Resurrection in A Tale of Two Cities
In A Tale of Two Cities, by Charles Dickens, many characters are given second chances as their lives are resurrected. The central heroine woman, Lucy Manette, is responsible for the resurrections of Sydney Carton and Dr. Alexander Manette's lives. She gives them inspiration and love to help them recover from their seemingly hopeless states. In turn, Carton gives up his own life in order to save a friend. The lives of Sydney Carton, Dr. Manette, and Charles Darnay are all resurrected at times when hope is lost.
Lucie Manette is a compassionate and benevolent character that aids in the resurrection of Sydney Carton and Dr. Manette. At the beginning of the book Lucie is only 17, but maturity beyond her age is reflected in her character. She is the ideal Victorian lady, perfect in every way. Lucie is gorgeous, with long, beautiful golden hair. She is very positive and unselfish, always willing to help others. Her wonderfully kind and sympathetic nature causes the men to fall in love with her. She doesn't look down upon anyone and sees the best in who some may see the worst. These qualities in Lucy are what make possible the resurrections of Sydney Carton and Dr. Manette's lives.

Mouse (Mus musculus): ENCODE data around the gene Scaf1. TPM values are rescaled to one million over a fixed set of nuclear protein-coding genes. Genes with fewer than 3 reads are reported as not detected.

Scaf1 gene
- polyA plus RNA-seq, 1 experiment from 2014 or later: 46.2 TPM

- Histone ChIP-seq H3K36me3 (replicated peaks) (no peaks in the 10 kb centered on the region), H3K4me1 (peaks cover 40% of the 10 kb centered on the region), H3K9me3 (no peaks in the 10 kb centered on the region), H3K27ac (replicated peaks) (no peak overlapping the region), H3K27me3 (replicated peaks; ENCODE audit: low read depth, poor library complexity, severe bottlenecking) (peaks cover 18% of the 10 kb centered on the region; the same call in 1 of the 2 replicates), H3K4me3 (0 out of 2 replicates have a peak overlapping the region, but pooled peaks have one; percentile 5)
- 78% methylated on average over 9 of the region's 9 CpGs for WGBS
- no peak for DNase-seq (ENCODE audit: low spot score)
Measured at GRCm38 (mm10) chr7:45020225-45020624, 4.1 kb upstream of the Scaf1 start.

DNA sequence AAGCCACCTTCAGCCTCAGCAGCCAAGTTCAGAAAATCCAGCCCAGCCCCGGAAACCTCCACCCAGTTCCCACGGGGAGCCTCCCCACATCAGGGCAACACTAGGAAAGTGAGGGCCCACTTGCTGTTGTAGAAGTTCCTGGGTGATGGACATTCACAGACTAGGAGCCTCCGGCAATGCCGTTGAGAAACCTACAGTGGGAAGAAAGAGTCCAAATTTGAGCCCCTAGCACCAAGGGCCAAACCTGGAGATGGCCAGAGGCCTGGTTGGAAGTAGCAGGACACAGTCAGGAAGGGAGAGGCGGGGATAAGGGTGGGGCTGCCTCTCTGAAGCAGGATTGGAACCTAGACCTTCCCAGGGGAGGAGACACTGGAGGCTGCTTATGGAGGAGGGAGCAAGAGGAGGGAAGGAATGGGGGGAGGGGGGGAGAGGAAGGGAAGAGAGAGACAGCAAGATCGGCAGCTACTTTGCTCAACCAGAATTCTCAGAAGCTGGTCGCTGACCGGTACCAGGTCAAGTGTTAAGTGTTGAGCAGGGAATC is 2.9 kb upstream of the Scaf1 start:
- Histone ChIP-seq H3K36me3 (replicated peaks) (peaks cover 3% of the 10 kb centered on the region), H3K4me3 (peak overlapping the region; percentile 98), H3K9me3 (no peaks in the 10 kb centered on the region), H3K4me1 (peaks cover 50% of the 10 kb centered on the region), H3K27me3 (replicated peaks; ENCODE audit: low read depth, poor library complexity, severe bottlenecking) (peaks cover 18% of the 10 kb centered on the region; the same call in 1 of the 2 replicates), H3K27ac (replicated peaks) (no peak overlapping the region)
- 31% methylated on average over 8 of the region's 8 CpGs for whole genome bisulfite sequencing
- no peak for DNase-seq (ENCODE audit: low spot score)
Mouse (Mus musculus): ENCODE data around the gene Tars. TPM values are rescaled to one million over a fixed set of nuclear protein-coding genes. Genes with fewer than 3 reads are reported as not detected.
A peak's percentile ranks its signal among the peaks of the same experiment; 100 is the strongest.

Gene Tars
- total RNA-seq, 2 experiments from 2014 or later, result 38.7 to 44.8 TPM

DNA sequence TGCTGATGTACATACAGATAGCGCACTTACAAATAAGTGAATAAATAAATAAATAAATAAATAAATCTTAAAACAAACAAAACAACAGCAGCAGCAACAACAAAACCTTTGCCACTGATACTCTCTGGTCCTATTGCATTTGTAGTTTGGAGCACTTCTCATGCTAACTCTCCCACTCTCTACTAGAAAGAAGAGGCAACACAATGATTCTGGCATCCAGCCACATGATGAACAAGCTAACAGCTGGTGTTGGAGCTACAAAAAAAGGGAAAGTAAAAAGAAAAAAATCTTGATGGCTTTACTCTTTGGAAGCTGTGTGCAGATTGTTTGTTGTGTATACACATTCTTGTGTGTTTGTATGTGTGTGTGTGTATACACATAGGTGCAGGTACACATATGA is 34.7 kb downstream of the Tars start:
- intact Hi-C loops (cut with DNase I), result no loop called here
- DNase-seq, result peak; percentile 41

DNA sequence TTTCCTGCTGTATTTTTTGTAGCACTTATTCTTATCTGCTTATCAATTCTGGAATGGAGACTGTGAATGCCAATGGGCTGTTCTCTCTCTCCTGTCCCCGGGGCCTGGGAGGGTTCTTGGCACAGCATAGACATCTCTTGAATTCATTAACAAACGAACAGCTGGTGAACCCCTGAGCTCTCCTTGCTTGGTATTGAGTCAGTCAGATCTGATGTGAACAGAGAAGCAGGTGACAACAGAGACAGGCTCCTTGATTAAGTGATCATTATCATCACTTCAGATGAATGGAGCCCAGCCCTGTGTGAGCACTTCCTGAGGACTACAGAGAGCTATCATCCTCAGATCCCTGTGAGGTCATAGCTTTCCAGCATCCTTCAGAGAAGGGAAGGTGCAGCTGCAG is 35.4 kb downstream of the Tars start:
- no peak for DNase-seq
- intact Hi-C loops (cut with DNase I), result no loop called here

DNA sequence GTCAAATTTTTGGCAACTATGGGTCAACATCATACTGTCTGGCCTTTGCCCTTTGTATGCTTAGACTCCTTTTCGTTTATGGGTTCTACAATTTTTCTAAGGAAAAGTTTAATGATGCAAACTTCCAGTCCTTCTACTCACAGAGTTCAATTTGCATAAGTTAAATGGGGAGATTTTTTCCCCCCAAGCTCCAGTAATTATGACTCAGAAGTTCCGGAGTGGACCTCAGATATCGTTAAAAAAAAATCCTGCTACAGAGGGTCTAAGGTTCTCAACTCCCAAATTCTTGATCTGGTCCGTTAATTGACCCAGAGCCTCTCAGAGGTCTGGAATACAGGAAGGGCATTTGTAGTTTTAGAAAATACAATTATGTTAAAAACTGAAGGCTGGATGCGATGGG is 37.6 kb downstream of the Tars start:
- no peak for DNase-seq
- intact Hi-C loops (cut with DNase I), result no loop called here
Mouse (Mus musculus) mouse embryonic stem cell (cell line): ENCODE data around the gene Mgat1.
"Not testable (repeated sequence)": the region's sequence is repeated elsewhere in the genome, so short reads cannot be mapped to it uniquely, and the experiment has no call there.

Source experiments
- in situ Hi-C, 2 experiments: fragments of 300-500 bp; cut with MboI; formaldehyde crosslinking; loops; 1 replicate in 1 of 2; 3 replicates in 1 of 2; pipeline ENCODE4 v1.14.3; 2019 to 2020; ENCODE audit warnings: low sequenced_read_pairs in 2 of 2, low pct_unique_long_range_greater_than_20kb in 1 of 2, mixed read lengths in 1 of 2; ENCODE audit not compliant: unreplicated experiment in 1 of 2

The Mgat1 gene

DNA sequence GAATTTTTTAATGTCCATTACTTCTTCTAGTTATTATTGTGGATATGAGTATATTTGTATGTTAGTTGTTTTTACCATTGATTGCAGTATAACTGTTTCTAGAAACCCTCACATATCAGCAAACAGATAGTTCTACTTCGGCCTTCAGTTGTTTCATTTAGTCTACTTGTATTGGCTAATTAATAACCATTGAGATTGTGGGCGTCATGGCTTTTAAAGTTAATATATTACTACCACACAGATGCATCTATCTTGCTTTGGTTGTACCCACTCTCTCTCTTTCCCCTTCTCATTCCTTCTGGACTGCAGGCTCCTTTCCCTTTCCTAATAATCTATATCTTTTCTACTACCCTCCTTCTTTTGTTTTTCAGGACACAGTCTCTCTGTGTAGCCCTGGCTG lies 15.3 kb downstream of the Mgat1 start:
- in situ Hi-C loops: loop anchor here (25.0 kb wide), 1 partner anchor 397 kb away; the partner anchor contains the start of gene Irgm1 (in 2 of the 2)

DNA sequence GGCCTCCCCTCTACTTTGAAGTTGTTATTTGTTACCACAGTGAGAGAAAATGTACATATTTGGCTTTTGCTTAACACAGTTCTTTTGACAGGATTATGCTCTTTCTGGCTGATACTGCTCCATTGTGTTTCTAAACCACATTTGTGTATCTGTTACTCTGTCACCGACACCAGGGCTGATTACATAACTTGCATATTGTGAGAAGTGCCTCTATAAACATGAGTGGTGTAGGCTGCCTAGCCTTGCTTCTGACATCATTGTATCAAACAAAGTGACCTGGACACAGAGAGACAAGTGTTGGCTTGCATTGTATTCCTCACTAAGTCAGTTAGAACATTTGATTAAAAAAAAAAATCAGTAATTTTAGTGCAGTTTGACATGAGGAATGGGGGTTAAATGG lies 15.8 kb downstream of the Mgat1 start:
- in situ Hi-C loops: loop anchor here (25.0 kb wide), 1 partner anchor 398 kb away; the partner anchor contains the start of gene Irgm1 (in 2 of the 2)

Dr. Alexander Manette's life is resurrected by his daughter, Lucie, after he is rescued from prison. Dr. Manette was imprisoned in the Bastille for 18 years, driving him to insanity. He was jailed because he knew information that the Marquis St. Evremonde did not want to get out. He is saved when the Defarges get him out of the Bastille and bring him to their wine shop, where he is then picked up by his daughter and family friend, Mr. Lorry. At the time they bring Dr. Manette back to his house, he is insane. He refers to himself as "One Hundred and Five, North Tower," his prison cell number. He knows of nothing other than his prison life and frequently reverts to busily making shoes, a hobby he picked up while jailed. He is completely incapable of functioning in the outside world, having entirely forgotten what life outside of prison is like. Lucie loves him unconditionally and helps him regain his sanity. Dr. Manette recovers gradually with the help of family and friends. It is a long process, but Lucie is dedicated to her father and assists in recovering from his crazed state. As time passes, Dr. Manette becomes more mentally stable and his regressions to shoe-making become less often. By the end of the book, Dr. Manette is nearly back to normal; he is once again a fully functional person. Lucie's love and determination nurse Dr. Manette back to normality.
Sydney Carton's life is made meaningful by the hope that he receives from Lucy Manette. At the beginning of the story, Sydney Carton's life has no significance. He is a drunkard with a seemingly worthless life. Sydney is working as a clerk for the lawyer C.J. Stryver, and though Sydney is the real brains...